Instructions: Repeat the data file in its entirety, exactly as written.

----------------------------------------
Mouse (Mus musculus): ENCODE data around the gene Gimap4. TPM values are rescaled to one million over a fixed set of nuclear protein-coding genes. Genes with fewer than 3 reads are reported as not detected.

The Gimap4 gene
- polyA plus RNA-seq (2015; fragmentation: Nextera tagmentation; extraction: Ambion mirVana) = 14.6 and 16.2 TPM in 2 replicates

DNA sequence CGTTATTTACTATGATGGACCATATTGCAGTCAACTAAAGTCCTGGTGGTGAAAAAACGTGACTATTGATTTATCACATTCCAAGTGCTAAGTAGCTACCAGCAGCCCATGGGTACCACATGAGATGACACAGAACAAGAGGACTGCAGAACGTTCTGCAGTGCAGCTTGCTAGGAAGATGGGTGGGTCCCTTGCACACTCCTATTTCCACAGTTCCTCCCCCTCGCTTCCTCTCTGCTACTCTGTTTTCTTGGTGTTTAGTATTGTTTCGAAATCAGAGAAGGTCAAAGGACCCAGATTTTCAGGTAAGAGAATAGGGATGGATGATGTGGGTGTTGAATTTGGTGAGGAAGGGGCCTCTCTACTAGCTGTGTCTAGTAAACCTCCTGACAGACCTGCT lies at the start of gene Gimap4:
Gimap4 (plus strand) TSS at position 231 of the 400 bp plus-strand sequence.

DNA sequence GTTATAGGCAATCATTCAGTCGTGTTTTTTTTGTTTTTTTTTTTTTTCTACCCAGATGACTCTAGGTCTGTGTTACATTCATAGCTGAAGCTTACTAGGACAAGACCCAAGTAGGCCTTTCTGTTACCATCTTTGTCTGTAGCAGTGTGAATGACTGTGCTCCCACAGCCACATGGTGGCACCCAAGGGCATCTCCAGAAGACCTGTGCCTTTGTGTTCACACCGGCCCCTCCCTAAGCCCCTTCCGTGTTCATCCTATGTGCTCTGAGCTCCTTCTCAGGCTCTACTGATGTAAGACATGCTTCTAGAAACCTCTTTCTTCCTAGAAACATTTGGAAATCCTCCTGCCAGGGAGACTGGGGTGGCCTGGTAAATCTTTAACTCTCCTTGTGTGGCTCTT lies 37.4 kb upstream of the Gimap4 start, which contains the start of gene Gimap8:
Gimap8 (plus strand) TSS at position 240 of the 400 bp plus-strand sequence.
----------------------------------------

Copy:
Mouse (Mus musculus): ENCODE data around the gene Gimap4. TPM values are rescaled to one million over a fixed set of nuclear protein-coding genes. Genes with fewer than 3 reads are reported as not detected.

The Gimap4 gene
- polyA plus RNA-seq (2015; fragmentation: Nextera tagmentation; extraction: Ambion mirVana) = 14.6 and 16.2 TPM in 2 replicates

DNA sequence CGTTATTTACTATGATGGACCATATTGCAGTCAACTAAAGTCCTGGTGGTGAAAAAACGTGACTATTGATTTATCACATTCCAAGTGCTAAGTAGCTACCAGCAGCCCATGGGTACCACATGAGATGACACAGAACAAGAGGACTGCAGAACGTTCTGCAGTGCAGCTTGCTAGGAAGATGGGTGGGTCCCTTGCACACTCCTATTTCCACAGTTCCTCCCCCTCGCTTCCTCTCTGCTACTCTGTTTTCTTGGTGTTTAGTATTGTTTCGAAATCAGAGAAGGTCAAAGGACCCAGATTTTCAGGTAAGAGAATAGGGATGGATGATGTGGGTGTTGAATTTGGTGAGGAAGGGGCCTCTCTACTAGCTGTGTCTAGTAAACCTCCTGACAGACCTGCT lies at the start of gene Gimap4:
Gimap4 (plus strand) TSS at position 231 of the 400 bp plus-strand sequence.

DNA sequence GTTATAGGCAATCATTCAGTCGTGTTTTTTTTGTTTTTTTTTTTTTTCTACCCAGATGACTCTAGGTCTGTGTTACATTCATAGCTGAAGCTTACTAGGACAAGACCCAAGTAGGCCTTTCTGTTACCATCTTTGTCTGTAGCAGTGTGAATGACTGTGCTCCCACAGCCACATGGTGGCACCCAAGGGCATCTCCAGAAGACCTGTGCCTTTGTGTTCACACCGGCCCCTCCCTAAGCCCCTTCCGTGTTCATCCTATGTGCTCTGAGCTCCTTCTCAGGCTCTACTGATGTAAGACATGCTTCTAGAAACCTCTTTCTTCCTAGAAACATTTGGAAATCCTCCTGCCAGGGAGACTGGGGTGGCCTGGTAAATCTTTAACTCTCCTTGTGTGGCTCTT lies 37.4 kb upstream of the Gimap4 start, which contains the start of gene Gimap8:
Gimap8 (plus strand) TSS at position 240 of the 400 bp plus-strand sequence.